Recently, while speaking with reporters at CERN, Tim Berners-Lee, the designer of the World Wide Web, spoke of how now is an important time to build a better web, to ensure its “journey from digital adolescence to a more mature, responsible and inclusive future.”
Those words can also be used to describe the challenges facing the Internet’s infrastructure, as it is used more and more as a means of connecting everything, from home to work. We are seeing daily reports of devices being hacked, and overall security being compromised, as TCP/IP, the underlying protocol of the web, is stretched far beyond the use-cases it was created for, some 40 years ago.
remote.it is a Silicon Valley based start-up, whose products are being resold by SoftBank to provide next-generation secure networking solutions for enterprise customers. Ryo Koyama, CEO, co-founder and Japanese national, provides some insights into the challenges of networking over the Internet and remote.it’s approach to overcoming them.
Why did you start remote.it and were you inspired by a competitor?
The idea came from personal need. My co-founder Mike Johnson and I, were each installing surveillance equipment at our homes, and we realized that the accepted way to remotely view your video cameras was not only complicated, but much worse, was a huge security issue. Given that we knew a lot about networking, in fact in our previous startup we invented the first hardware TCP/IP stack (later acquired by Nvidia), we used that knowledge to invent an easy-to-use, and absolutely secure way to allow remote connectivity, without creating the typical security “holes.”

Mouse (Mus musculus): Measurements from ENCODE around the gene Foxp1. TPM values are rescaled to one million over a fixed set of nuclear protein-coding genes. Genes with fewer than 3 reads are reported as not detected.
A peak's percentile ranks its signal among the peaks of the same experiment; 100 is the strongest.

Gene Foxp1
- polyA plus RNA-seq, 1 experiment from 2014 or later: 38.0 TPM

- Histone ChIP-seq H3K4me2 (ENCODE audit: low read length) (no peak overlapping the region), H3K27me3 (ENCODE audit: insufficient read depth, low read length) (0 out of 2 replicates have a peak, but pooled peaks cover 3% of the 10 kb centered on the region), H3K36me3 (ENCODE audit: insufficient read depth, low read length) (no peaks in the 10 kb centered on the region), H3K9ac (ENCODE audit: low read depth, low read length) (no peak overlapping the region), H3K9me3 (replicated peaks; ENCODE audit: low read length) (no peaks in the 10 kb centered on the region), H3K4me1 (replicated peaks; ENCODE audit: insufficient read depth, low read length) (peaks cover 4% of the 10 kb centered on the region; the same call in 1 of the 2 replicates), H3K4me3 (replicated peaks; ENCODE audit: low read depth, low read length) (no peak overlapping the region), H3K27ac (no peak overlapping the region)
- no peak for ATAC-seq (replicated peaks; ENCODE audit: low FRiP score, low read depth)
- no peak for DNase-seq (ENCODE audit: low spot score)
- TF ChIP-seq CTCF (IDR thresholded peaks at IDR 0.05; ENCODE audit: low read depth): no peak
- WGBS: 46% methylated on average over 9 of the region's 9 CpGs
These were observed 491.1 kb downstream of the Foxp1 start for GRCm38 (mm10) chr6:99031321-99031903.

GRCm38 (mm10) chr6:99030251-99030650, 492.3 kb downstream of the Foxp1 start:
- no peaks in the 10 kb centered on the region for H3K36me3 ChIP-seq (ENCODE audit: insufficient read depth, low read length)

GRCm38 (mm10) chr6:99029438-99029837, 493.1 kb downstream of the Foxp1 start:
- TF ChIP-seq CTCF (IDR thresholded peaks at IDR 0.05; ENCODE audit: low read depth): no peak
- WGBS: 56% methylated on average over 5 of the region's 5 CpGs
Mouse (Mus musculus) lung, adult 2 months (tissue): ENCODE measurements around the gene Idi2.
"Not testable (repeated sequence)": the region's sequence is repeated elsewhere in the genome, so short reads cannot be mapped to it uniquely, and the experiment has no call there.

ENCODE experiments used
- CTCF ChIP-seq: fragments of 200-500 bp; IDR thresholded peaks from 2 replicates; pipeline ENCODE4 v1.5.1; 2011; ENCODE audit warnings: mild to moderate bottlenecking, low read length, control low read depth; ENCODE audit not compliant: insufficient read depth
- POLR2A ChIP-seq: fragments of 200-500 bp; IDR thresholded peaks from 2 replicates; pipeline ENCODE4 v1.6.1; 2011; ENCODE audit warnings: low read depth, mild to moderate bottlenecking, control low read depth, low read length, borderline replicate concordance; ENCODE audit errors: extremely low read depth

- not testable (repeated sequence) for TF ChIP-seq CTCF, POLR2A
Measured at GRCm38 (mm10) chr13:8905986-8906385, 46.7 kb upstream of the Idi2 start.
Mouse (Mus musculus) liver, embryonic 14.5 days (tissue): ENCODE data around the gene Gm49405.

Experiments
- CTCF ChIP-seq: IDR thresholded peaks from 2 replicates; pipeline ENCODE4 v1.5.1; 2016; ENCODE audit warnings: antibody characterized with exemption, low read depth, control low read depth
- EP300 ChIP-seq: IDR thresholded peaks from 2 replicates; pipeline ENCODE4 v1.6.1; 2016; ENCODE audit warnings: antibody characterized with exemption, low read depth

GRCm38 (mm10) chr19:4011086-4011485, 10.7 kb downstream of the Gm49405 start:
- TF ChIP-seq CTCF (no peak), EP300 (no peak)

What is your underlying technology and how does it work?
We have invented a way to bring addressing directly to devices, instead of network equipment. Once you’ve adding remote.it, any device can have an owner, who can privately and securely access the device, while it’s kept hidden from everyone else.
What are real world examples of customer problems you are solving for today?
The problem of exposed devices is so large that In Japan NICT (the National Research and Development Corporation Information and Communications Research Organization) is currently scanning Japan’s Internet to investigate the scale of the problem.
We see a big trend for Japanese enterprise customers eliminating their attack surface by removing the use of the public internet’s global IP addresses, and moving their connectivity over to mobile networks which are often private networks.
Who are your customers and how have they changed over time?
Initially our customers are building ‘new’ devices and they need a way to remotely connect, often across a mobile network. In addition to those types of customers, we are now seeing more customers come to us with large installed-bases of networked equipment that they want to make securely remote accessible.
What do you find to be the biggest misconception about network security today?
The biggest issue that we see is that most security is focused at the application layer. But looking at most of the hacks that happen, they are happening at the network layer. Companies are spending millions of dollars on application security, yet they just ‘accept’ the TCP/IP stack as is, because no one develops at that layer anymore.
What are your international expansion plans?
We are fortunate that SoftBank understands our solution and is reselling it not only in Japan, but also globally.
Because we have so much activity in Japan, we have already established and growing an office in Tokyo.
If you were a Japanese executive thinking about network security, what would be your advice?
My number one piece of advice would be to ask if you are in charge of your network security, or do you leave it up to the person in charge of the network wherever your equipment is? Many attacks have happened as a result of finding a security hole and ‘jumping’ to other data. Equipment makers must realize that their liability is not only about having their devices compromised, but what that compromise might lead to for their customers.